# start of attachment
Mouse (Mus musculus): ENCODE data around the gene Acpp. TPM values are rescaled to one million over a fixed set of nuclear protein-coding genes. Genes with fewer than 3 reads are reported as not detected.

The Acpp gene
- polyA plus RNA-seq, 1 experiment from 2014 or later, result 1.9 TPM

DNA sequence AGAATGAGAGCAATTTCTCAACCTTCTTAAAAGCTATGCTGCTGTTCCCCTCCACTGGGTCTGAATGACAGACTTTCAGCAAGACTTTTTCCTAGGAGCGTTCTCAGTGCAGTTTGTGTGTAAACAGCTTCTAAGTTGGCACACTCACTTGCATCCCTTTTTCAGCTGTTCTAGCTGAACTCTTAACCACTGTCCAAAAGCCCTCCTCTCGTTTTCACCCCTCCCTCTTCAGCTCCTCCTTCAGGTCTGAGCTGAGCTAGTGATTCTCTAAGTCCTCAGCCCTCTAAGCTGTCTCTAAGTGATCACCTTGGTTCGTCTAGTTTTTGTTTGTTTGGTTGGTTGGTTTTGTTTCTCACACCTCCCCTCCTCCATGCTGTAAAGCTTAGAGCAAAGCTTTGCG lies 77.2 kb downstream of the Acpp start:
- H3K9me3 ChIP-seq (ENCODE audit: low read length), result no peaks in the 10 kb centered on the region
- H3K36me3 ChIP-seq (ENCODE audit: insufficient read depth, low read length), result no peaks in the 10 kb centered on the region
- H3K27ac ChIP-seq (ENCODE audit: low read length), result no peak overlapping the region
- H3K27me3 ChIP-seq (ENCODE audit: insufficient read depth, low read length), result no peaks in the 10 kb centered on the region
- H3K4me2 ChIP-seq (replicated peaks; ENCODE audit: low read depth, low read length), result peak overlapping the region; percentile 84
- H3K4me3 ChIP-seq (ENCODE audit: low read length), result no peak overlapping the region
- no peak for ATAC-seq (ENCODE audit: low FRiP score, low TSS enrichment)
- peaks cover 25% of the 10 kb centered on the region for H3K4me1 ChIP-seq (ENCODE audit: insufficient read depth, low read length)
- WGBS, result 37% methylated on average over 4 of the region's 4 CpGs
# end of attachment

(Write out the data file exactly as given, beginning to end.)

Mouse (Mus musculus): ENCODE data around the gene Acpp. TPM values are rescaled to one million over a fixed set of nuclear protein-coding genes. Genes with fewer than 3 reads are reported as not detected.

The Acpp gene
- polyA plus RNA-seq, 1 experiment from 2014 or later, result 1.9 TPM

DNA sequence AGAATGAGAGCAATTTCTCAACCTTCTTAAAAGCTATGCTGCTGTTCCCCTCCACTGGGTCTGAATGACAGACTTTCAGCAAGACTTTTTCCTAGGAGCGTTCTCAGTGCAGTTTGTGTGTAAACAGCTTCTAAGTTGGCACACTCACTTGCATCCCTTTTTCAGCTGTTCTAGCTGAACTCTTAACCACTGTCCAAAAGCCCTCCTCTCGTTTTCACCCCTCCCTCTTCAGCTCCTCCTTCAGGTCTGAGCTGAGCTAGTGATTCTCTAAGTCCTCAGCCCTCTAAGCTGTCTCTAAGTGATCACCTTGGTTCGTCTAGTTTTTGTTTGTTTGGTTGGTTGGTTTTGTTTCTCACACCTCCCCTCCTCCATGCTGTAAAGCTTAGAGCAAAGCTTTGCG lies 77.2 kb downstream of the Acpp start:
- H3K9me3 ChIP-seq (ENCODE audit: low read length), result no peaks in the 10 kb centered on the region
- H3K36me3 ChIP-seq (ENCODE audit: insufficient read depth, low read length), result no peaks in the 10 kb centered on the region
- H3K27ac ChIP-seq (ENCODE audit: low read length), result no peak overlapping the region
- H3K27me3 ChIP-seq (ENCODE audit: insufficient read depth, low read length), result no peaks in the 10 kb centered on the region
- H3K4me2 ChIP-seq (replicated peaks; ENCODE audit: low read depth, low read length), result peak overlapping the region; percentile 84
- H3K4me3 ChIP-seq (ENCODE audit: low read length), result no peak overlapping the region
- no peak for ATAC-seq (ENCODE audit: low FRiP score, low TSS enrichment)
- peaks cover 25% of the 10 kb centered on the region for H3K4me1 ChIP-seq (ENCODE audit: insufficient read depth, low read length)
- WGBS, result 37% methylated on average over 4 of the region's 4 CpGs